Advances in technology have significantly changed the speed and ease of information movement around the world. However, the movement of money remains relatively more cumbersome, even for modern computers. Cryptocurrencies have provided significant improvements in the area of value transfer. Using blockchain technology, Ripple aims to make money transfer faster and easier.
What is Ripple used for?
Banks use the Society for Worldwide Interbank Financial Telecommunications (SWIFT) system to process international transactions. While it’s an efficient system, it comes with high operational costs compared to what Ripple can do.
Ripple aims to provide an efficient direct money transfer system that settles in real time while being cheaper, safer and more transparent than other transfer systems used by traditional financial institutions. Ripple is promoting a narrative it calls the Internet of Value. According to this narrative, Ripple claims that people should be able to transfer money and information at the same speed.
RippleNet is a global network that financial institutions can use to transfer money faster, at less cost, through a unified system. RippleNet requires the use of only one application programming interface (API). Ripple previously also had products called xRapid, xCurrent, and xVia, although the company merged those solutions to create RippleNet in 2019.
XRP Ledger is the open source blockchain on which the XRP coin runs. XRP is the native resource of XRP Ledger. XRP Ledger and XRP coin run independently of Ripple, although Ripple uses both for different solutions. Abbreviated as XRPL, XRP Ledger serves as a blockchain on which parties can construct solutions, similar to the Ethereum blockchain. Variable in U.S. dollar value, the XRP coin is also an asset traded on cryptocurrency exchanges. XRP is used in various capacities in the Ripple solution ecosystem.
RippleX serves as a platform to advertise blockchain-based solutions that stakeholders can use to transfer value. The platform is intended to serve as an easier way to leverage blockchain-based solutions. RippleX uses XRP Ledger and aims to simplify usage.
How does the XRP ledger work?
XRP Ledger (XRPL) does not use a proof-of-work (PoW) algorithm like Bitcoin’s blockchain or a proof-of-stake (PoS) like Ethereum 2.0. Instead, it relies on a configuration called the XRP Ledger Consensus Protocol to verify account balances and perform transactions. Compared to other types of blockchain consensus, the XRP Ledger protocol has noticeably better performance.
The XRP ledger is maintained by independent participants. For any transaction to be successful, there should be an agreement (consensus) between the validators. Acting as a validator is an option for each entity. While PoW blockchains create blocks – segmented segments of the overall chain, each containing specific information – XRPL creates “ledgers”.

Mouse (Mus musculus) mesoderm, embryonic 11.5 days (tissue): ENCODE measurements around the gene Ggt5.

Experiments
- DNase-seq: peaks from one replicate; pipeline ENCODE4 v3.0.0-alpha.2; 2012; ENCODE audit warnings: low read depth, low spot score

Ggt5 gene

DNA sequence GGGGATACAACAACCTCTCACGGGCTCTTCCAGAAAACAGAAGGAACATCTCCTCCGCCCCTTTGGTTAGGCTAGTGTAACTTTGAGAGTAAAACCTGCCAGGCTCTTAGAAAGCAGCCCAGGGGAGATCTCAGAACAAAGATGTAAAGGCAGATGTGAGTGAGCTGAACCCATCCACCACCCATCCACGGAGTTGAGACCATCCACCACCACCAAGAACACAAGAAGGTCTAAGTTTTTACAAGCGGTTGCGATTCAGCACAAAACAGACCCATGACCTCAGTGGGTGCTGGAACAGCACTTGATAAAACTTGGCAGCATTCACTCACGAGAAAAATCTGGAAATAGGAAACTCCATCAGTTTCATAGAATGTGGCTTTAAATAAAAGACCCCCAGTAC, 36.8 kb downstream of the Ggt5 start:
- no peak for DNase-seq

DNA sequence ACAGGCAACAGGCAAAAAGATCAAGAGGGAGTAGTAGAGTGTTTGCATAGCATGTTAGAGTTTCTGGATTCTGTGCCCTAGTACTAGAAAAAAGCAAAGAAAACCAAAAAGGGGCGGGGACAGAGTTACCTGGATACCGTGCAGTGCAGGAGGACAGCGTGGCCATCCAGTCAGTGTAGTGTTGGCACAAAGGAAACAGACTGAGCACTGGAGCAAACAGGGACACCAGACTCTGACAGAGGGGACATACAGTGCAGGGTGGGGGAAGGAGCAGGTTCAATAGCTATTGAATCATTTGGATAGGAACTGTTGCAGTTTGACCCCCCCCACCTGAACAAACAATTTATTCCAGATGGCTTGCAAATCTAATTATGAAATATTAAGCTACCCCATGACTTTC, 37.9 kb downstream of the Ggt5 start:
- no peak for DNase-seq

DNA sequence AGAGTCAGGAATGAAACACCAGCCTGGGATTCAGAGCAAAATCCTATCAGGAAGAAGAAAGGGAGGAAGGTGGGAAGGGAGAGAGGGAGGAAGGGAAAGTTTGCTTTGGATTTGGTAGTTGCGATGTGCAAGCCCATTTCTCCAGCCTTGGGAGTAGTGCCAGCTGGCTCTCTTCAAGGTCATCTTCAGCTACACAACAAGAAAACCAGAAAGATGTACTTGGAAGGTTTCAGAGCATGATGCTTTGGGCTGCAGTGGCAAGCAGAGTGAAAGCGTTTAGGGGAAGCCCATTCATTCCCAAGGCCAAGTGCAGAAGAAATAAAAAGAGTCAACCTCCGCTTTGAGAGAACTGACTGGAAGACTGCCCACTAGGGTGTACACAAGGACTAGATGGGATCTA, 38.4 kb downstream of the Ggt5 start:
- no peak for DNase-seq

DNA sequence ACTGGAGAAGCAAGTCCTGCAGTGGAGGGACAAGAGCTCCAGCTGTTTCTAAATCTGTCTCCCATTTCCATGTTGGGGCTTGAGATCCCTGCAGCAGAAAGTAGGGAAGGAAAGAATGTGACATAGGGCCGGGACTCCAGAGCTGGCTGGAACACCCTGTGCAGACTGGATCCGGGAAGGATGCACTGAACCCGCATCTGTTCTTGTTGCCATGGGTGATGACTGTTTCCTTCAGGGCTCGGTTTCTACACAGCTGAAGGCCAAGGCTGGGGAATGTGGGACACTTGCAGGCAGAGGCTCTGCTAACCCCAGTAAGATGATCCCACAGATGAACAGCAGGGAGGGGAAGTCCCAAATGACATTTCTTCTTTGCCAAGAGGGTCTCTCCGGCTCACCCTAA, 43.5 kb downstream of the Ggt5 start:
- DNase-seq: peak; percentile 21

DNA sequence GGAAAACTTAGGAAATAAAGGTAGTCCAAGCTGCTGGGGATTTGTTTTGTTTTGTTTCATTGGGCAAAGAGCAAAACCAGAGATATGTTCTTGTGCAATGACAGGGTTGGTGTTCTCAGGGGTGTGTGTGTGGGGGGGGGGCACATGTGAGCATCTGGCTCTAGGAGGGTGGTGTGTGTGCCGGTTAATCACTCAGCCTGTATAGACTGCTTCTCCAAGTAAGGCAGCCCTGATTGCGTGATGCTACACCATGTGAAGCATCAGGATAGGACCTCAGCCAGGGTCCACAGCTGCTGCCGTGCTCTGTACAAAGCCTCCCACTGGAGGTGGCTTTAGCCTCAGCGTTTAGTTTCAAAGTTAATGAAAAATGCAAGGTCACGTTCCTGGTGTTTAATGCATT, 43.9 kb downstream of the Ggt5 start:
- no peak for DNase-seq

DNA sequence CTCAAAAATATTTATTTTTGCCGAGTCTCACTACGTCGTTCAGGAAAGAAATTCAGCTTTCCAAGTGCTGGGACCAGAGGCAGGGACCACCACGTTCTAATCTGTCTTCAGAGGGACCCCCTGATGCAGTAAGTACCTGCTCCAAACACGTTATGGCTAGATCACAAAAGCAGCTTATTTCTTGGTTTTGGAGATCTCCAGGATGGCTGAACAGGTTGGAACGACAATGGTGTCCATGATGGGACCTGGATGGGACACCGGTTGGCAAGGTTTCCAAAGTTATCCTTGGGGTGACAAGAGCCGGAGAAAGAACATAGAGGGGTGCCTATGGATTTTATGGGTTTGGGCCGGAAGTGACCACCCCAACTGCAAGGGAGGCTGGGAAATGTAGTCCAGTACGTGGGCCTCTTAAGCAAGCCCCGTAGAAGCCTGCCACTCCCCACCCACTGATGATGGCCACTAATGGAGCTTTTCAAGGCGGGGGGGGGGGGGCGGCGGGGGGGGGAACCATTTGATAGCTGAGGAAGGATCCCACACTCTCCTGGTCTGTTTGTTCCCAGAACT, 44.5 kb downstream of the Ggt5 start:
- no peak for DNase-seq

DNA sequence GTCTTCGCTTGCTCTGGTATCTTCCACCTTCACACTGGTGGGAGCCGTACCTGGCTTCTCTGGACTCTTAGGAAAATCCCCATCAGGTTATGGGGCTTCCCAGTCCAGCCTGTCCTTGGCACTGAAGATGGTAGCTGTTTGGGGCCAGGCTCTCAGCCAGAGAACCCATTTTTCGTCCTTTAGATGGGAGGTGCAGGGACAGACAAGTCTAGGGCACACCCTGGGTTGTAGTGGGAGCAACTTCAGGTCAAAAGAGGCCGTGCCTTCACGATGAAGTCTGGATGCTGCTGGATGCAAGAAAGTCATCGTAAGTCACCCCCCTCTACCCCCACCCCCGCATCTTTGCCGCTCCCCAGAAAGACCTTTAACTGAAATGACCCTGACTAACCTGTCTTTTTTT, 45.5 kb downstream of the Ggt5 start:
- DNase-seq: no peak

Each ledger contains information, such as data binding it to the previous ledger in the chain or totals. Transactions and network changes must reach the approval of a certain number of validators. It takes three to five seconds to validate each block (ledger) in an XRP ledger. This is much faster than Bitcoin’s 10-minute confirmation time.
How RippleNet works
With RippleNet, Ripple has created a global network through which interactions between participants are simpler, smoother and more transparent, while reducing transaction costs and time.
Traditional centralized financial institutions can take days to complete transactions, due to the different systems involved in the process. This is slow, error-prone, costly and negatively impacts the efficiency of the business transaction.
RippleNet also boasts a feature known as On-Demand Liquidity (ODL), which eliminates the need for pre-financing when it comes to cross-border transactions. So how does ODL work? When one entity wants to send money to another, each can use a different currency. Using XRP as a transition between two different types of fiat, RippleNet’s ODL facilitates transactions with each party sending and receiving their native currency.
In the traditional world, when it comes to centralized financial institutions, sending money overseas can involve many procedures. Transaction times and fees can vary, but generally remain relatively expensive and take a day or two, with the sender bearing the transaction costs. On the other hand, RippleNet reduces transaction times and costs.
About Ripple Cryptocurrency
XRP is the native cryptocurrency of RippleNet. The original founders initially mined (created when the ledger was launched) 100 billion XRP tokens. From this pool, they gave Ripple 80 billion tokens to fund future operations and growth. Unlike Bitcoin and other mined cryptocurrencies, where new coins enter the market as block rewards, XRP enters circulation whenever Ripple decides to sell coins from its pre-mined cache on the secondary market.
In 2017, the company transferred 55 billion into an escrow account from which it could sell up to 1 billion tokens per month on the secondary market. At the end of each month, unsold tokens are returned to escrow and distributed at a later date. In the last 32 months, 32 billion XRP has been released from escrow.
In the three and a half years following XRP’s launch in 2012, its price saw two significant spikes – in December 2013, when XRP’s price increased nearly 11 times in 15 days, and a year later, when the price increased 454% in 33 days.